From the Frontlines of a Civilizational Crisis

Late this August, I assured parents dropping off their first-year students at California Lutheran University in Thousand Oaks that we would take care of their precious cargo. “This is one of the safest communities in America” coupled well with “Your kids are going to have a great education here.”

This past Wednesday night, five miles from that August send-off, Ian David Long brought his semi-automatic Glock handgun into a celebration of college students and shattered the night, and their lives, with his bullets. Long was a veteran of American combat missions with the Marine Corps, including Afghanistan. Domestically, he killed a dozen of his countrymen, including himself, in another act of mass murder, described as “senseless” yet not wholly unpredictable.

Thursday morning, with the night’s fog still enveloping our campus chapel, I found injured victims and friends had gathered with clergy and counselors to cope well before the sun rose. I heard from the mouths of those who escaped, including one disabled student who huddled in a blanket, barely able to tell of the horror of watching people jump out windows to escape the bullets. He could only stay in place, hide, and hope that the shooter didn’t see his crutches trembling.

As the sun rose, we walked around campus to find students weeping and coping, staring at televisions, reassuring worried parents, and seeking information about friends who were yet unaccounted for. Throughout the day we hosted religious services, and connected wailing students with grief counselors. By the evening we had a plan to support faculty as they opened up classes on Monday morning to students who were coping with sudden, violent loss.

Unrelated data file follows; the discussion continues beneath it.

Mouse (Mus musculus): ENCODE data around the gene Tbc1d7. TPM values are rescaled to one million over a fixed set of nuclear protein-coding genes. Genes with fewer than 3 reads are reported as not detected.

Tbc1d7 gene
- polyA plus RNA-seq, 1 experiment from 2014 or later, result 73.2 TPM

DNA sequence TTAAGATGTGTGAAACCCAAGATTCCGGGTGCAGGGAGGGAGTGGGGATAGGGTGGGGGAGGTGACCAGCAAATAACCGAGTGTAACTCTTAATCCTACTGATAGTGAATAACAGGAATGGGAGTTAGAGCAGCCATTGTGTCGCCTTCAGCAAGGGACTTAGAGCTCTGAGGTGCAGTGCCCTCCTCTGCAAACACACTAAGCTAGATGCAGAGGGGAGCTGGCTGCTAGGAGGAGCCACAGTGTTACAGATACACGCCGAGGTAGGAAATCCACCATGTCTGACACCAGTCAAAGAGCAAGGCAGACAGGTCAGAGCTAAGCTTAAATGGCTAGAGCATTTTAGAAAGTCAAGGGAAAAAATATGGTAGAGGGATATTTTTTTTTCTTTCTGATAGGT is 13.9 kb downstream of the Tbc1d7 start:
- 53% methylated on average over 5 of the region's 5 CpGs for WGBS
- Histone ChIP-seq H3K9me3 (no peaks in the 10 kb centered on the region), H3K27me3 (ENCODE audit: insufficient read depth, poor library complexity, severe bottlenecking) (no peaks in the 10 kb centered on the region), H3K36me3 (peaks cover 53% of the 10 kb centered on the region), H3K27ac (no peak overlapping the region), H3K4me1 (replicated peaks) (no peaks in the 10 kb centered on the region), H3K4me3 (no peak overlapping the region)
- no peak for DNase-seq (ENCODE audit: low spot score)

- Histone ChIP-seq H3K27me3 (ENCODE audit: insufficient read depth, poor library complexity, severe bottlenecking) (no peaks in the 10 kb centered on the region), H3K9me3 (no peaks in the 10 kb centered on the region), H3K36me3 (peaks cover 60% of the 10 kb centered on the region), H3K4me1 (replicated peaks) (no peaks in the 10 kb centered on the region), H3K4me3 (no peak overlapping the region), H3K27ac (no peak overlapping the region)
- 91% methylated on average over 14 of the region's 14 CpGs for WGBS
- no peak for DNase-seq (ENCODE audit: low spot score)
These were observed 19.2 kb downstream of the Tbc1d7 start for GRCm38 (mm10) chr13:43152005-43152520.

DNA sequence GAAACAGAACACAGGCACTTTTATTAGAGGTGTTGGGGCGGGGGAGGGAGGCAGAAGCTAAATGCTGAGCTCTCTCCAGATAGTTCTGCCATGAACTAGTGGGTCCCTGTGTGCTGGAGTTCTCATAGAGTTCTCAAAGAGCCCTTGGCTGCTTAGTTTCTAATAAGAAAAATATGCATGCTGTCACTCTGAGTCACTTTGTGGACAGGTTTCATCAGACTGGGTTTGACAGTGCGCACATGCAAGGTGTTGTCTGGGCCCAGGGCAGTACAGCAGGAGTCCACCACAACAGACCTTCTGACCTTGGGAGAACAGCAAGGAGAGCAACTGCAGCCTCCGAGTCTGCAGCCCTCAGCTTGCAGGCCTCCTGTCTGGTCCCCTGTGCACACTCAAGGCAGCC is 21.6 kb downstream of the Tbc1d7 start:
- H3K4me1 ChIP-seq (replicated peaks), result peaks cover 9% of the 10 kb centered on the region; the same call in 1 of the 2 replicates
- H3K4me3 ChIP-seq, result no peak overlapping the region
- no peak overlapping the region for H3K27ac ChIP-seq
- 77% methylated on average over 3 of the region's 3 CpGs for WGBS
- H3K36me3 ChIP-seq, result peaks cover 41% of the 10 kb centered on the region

But as I drove home to Los Angeles’s San Fernando Valley, hillsides lit in orange flames surrounded me. By Friday morning, as if the week had not been enough, our campus was closed as another round of wildfires threatened our little corner of civilization.

They say life in Los Angeles envisages the future of the United States. “America, only sooner,” has been a tagline that has predicted our ever-growing love for fast food and Drive Thru windows, cars and superhighways.

But today it feels like an ominous statement about the fraying civic fabric of our communities, the numbing effect of widespread violence, and the chaos of ecological catastrophe. If it is true that Los Angeles is America, only sooner, then please heed our warnings.

Act collectively to understand and slow the effects of climate change. Act collectively to slow our gun violence epidemic. Act collectively to stop us from sending young men and women into wars that return them to us shattered and broken.

In mourning, we will ask “Why us?” and “Why now?” and “How could this happen?” We will throw up our hands and curse our fate. But the cause of this is not fate, nor the deity, nor randomness. The cause of this is brokenness: broken relationships, broken people, and most of all, broken policies.

Many of those who escaped Long’s bullets on Wednesday, had escaped Stephen Paddock’s a year earlier in a Las Vegas mass shooting — the worst in United States history. Our campus had just mourned with our Jewish community, the hate-tinged deaths of attendees of the Tree of Life Synagogue in Pittsburgh. Many of my students had been at the Oaks Mall during a murder-suicide attempt just this past spring. I continue to mourn a 2012 hate crime shooting at a Sikh Gurdwara in Wisconsin, and a 2015 massacre of African-American churchgoers in Charleston, South Carolina. And the wildfires, and the mudslides to come later, are now a common occurrence, too.

Maybe the statistics will still show that Thousand Oaks is one of the safest communities in the United States. But now there can be no complacency in such safety. We, as a country, have to stop electing leaders who are making the world ever more dangerous for all young people. We have to support policies that ensure that humanity sees a twenty-second century. We have to support leaders who understand the urgency of sharing solidarity across lines of difference, and not those who give ammunition to racists, bigots, and murderers. This is a global, civilizational crisis. As an educator, and as a parent, I implore you. Hoping and praying is not enough, we have to act for change.

 

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